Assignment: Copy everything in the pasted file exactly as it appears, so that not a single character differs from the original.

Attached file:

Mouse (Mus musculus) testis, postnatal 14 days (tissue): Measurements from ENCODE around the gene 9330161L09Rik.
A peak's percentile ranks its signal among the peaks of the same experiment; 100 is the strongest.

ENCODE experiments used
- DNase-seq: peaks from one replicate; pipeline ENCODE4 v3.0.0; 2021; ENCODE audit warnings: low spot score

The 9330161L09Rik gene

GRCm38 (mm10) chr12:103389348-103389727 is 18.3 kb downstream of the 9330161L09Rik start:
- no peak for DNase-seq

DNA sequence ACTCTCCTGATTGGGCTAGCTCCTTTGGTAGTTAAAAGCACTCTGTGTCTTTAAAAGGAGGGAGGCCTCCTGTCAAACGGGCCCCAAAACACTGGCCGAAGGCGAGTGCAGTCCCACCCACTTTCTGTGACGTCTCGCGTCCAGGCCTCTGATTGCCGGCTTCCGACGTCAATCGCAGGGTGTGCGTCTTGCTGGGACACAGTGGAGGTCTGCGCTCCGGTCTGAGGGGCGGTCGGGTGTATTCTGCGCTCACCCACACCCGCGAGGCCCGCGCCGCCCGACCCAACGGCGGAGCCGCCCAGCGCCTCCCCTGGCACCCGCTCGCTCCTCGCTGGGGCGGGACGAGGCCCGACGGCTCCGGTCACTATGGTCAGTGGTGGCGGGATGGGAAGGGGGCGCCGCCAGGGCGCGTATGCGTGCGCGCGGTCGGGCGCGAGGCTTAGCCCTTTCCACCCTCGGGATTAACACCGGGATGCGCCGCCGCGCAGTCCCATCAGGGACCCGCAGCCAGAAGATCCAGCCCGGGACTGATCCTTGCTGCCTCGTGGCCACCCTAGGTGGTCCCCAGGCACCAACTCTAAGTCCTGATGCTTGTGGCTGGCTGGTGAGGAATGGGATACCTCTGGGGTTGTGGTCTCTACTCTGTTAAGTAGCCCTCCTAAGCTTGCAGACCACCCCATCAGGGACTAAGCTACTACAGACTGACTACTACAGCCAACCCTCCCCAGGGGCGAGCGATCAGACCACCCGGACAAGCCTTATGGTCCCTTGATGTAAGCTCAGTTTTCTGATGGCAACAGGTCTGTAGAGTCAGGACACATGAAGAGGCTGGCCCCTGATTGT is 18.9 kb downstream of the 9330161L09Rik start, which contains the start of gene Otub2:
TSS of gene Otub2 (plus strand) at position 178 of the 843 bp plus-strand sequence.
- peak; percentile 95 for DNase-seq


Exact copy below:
Mouse (Mus musculus) testis, postnatal 14 days (tissue): Measurements from ENCODE around the gene 9330161L09Rik.
A peak's percentile ranks its signal among the peaks of the same experiment; 100 is the strongest.

ENCODE experiments used
- DNase-seq: peaks from one replicate; pipeline ENCODE4 v3.0.0; 2021; ENCODE audit warnings: low spot score

The 9330161L09Rik gene

GRCm38 (mm10) chr12:103389348-103389727 is 18.3 kb downstream of the 9330161L09Rik start:
- no peak for DNase-seq

DNA sequence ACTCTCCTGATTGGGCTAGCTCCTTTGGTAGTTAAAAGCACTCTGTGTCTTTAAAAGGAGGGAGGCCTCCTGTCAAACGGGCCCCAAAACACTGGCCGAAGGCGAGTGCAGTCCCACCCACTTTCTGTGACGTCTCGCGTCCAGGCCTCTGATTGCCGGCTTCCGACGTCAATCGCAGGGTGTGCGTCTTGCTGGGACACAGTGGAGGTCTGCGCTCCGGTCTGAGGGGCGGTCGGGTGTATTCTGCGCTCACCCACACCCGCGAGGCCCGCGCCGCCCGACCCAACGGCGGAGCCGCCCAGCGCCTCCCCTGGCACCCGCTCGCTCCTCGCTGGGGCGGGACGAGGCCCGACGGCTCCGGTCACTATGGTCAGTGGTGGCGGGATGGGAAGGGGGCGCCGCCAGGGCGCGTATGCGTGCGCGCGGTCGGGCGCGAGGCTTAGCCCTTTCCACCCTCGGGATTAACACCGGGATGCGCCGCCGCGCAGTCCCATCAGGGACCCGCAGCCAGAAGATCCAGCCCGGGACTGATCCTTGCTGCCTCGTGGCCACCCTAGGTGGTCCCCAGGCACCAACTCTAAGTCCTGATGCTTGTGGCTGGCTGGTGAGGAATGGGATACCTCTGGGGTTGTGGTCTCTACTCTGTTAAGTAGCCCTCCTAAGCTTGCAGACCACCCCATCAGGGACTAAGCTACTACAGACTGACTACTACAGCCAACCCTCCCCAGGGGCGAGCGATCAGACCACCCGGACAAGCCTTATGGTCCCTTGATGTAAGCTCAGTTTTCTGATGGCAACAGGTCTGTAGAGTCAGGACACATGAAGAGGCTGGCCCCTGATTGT is 18.9 kb downstream of the 9330161L09Rik start, which contains the start of gene Otub2:
TSS of gene Otub2 (plus strand) at position 178 of the 843 bp plus-strand sequence.
- peak; percentile 95 for DNase-seq